Did every interview make the final cut?

"Everything went into the book. There were a couple that I really really wanted that slipped through the crack. There was this Martin Luther King Timex, but... it just couldn’t work out. We had a very specific way how we wanted these photographed, which meant not taking a snapshot through a piece of glass in a museum."

We set this up so that people couldn’t say no.... Stephen and I figured out how we wanted the watches shot so it could be very transportable, very fast, and very easy for him to set up. So if someone said, 'You can have the watch for five minutes.' We said okay!

So Stephen Lewis took every single photo?

"Stephen took every single picture in the book."

So there wasn’t an instance of someone saying “you can have this photo that I took”?

"We had to say no to that. There were a couple of times where people said that they would send a picture, but that’s not what this book is about. The photographic approach was about showing detail, age, and patina, and not every watch is set at 10 past 10. It was about showing the life that existed within the object. Eric Ripert’s Vacheron is beat up, but you know that’s him slamming into frying pans and into the sides of stoves. We wanted to show that story in the nuances of the patina.

That’s why I love vintage watches. I love the story that evolves with the object. So that story telling hopefully translates visually as well." 

[Giveaway Closed] Don't forget! Leave a comment below for a chance to win a signed copy of "A Man & His Watch"

Contest Rules:
  • There is a maximum of one entry per person. Commenting on this page will enter you to win the prize. Duplicate comments are not tallied.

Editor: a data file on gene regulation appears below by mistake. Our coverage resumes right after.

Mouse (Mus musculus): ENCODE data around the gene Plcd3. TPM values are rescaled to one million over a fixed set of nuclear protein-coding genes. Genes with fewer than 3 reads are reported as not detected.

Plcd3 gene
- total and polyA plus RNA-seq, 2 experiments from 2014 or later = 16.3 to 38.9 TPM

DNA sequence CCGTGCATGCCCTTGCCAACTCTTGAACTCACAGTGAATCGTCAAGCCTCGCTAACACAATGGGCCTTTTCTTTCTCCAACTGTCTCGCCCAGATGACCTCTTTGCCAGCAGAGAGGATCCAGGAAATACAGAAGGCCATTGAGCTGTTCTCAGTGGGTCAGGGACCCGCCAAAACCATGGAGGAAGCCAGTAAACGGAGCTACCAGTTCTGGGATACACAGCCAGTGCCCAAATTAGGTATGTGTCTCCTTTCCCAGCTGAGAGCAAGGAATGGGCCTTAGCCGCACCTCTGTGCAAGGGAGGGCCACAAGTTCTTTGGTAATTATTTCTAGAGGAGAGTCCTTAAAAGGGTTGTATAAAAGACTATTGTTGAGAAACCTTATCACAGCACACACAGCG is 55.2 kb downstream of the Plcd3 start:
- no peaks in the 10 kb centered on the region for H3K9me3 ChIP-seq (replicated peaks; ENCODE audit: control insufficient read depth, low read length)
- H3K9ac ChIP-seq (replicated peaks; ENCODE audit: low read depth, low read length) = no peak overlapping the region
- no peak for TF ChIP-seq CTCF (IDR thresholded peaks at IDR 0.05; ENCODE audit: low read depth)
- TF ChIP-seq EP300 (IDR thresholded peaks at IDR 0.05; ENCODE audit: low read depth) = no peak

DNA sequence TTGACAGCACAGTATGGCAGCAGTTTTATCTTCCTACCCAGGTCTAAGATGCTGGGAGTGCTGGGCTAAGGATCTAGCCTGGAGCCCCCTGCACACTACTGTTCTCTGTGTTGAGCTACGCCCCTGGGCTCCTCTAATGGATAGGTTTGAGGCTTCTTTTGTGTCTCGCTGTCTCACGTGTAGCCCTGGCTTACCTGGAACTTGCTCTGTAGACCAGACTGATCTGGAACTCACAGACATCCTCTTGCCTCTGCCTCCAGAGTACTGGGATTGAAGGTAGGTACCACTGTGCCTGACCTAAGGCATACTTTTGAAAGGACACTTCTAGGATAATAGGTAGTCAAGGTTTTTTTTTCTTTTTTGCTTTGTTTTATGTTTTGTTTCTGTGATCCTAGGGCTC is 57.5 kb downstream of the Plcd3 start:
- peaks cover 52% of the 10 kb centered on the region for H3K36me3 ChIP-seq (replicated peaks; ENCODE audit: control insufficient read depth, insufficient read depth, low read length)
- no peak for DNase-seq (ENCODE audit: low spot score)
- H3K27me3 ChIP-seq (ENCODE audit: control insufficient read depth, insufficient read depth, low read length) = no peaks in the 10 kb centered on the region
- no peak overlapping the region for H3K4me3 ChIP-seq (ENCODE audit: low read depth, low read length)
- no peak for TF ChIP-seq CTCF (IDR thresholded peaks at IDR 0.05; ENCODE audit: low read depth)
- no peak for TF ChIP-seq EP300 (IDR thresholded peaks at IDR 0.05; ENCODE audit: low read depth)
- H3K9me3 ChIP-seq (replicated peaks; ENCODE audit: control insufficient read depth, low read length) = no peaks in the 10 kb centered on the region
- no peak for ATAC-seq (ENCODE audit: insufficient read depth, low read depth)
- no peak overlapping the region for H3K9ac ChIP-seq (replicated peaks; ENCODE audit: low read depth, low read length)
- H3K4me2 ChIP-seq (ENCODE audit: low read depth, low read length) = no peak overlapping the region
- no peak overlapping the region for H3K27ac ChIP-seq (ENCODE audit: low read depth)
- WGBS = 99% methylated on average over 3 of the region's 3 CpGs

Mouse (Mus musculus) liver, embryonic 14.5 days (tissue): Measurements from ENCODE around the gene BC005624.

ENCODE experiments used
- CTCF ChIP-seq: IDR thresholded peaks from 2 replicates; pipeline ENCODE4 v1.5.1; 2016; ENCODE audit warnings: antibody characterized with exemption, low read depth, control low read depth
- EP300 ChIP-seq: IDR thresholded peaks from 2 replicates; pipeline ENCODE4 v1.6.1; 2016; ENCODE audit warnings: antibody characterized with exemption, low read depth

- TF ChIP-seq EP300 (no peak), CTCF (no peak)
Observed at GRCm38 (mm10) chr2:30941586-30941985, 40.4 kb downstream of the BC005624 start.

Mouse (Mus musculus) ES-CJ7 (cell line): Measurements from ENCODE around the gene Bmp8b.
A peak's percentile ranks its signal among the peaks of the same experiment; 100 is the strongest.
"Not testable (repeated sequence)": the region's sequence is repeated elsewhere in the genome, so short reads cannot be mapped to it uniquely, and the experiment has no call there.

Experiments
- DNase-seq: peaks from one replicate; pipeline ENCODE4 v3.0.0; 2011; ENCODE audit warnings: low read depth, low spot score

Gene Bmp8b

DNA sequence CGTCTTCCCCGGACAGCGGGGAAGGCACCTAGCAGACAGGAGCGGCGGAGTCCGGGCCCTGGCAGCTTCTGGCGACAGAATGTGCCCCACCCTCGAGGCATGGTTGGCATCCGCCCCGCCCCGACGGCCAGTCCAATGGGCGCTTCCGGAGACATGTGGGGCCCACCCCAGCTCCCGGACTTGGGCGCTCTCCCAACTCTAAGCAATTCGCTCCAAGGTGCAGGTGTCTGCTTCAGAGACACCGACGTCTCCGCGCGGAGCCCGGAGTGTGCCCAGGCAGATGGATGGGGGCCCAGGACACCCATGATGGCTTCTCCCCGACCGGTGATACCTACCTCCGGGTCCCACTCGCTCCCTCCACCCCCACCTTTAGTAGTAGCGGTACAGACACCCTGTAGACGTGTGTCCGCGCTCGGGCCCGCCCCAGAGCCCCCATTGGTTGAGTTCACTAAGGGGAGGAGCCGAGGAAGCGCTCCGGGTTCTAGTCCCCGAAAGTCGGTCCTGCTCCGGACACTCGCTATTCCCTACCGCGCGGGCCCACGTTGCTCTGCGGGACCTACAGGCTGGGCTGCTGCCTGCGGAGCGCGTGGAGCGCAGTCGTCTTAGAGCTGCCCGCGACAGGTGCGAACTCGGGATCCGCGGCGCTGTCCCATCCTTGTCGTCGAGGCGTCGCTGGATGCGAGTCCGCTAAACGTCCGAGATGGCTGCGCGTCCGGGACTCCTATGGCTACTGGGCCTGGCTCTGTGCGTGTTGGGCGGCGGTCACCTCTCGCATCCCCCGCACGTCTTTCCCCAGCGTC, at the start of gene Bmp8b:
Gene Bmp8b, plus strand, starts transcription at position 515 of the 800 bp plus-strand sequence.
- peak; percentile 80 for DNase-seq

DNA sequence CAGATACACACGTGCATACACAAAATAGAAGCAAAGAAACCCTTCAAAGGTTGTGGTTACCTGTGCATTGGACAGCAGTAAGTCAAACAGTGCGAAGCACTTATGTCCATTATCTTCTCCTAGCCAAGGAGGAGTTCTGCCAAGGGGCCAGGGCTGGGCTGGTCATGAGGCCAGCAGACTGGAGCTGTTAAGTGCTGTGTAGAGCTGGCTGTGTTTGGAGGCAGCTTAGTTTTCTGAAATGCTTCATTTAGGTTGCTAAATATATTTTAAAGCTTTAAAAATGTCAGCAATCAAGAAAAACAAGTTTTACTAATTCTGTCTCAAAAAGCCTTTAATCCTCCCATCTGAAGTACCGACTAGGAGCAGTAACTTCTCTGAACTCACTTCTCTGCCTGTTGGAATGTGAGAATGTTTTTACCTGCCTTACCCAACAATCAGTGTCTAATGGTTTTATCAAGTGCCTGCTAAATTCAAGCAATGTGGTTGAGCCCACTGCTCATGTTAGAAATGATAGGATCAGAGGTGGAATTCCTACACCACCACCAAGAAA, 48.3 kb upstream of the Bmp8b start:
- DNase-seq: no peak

• Winner will be selected at random from the comments on this page below.
  • Winner will be contacted November 20, 2017 by the email address provided in their account (please do NOT leave your e-mail address in the comments — you already provided it when you create your account).
  • You have until November 19, 2017 at 11:59 pm EST to leave your comment on this post. Comments after that will not be counted.
  • Contest open to anyone 18+ in US and Canada (excluding Puerto Rico and Quebec).

Let us know why you want to win this book!


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This is a great gift idea for Christmas.

I would love to win this book as I think it would be so fascinating to see the stories behind the watches.

It looks like an interesting read.

I want this book

My husband is a Watch Whore... yes really. So hard to walk past any watches when we are our shopping, but I still love him anyway.

i would love to win this book because it looks awesome.

Fascinating interview! I love hearing (and reading) stories about why certain items are important to people.

This is an awesome book that my Uncle would really enjoy as an avid watch collector.

I'd love to be able to give it to my husband for Christmas.

This book sounds like a fascinating read. Looking forward to being the chosen one!!

I'd like to win a copy of this book. My favorite watch is my original single button stainless steel Pulsar LED that I received as a gift from my parents for graduating from Trenton State College in 1973. I wore the watch when my son and daughter graduated from The College of NJ aka Trenton State. College

Matt sounds like a very exuberant man with a personality to match - which means this book will be very unusual a good read!

I would like to win this book because it sounds very interesting! I can't wait to hear about the stories behind the watches!

What a great interview! I love how an object like a watch can instantly make you feel more connected to special people and memories - that's such a refreshing way to think about possessions. I'd like to learn more!

I really like hearing stories about the why. This book seems like a nostalgic trip back in time for various watch collectors, explaining why watches have made such an impact in their lives, and I think that alone should make for a powerful read.

I love how the author chose to focus on his story behind the watch instead of the timepiece itself. It sounds like a really intriguing read!

How neat! That story about Bill Murray is great, and I love all of the stuff about watch photography.

A story is the most powerful thing in the world. You can enact change with a story, draw meaningful comparisons, stir emotions . . . that is why I'd like to win this book. It isn't about the watches themselves, but the stories behind them.